Currently, there is enormous room for improvement in how physicians interact with incident reporting efforts. Recently, I was serving as an inpatient attending at a large academic safety net hospital. The senior resident on my team, an exceptionally bright, articulate and passionate clinician, came to me to discuss a disagreement she had regarding the care provided to a patient by an equally capable, bright and passionate nurse. My resident described her frustration with the interaction in animated language. At this organization, the incident reporting system is called Patient Safety Net, often abbreviated PSN. Without a hint of self-consciousness, my resident concluded her narrative by stating, “So I PSNed the nurse. And she PSNed me right back!”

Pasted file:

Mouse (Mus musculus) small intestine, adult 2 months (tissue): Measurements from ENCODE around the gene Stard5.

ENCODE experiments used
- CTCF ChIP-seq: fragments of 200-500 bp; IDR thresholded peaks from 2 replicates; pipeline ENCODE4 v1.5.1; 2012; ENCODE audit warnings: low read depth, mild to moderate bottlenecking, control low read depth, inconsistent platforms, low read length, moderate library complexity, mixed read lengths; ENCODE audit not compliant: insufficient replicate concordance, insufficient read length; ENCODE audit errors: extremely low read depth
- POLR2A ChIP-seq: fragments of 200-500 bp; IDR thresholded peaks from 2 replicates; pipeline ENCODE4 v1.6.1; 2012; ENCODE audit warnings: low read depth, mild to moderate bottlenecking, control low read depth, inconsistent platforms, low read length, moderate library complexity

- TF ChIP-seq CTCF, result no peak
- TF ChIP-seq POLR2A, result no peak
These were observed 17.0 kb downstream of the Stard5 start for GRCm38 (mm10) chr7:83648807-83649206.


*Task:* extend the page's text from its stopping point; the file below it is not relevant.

Several things about this interaction caught my attention. First, I was unaware that PSN was now being used as a verb. More importantly, it was an illustration of how clinicians at this organization were not using the incident reporting system to improve patient safety but rather to get other health care professionals in trouble. The challenges of engaging clinicians in reporting harm events and unsafe conditions not only inhibit efforts to learn from and reduce the chance of future problems but also impairs the ability of early resolution programs to support the affected patient, family, care team and clinicians.
Clinicians experience multiple barriers to reporting harm events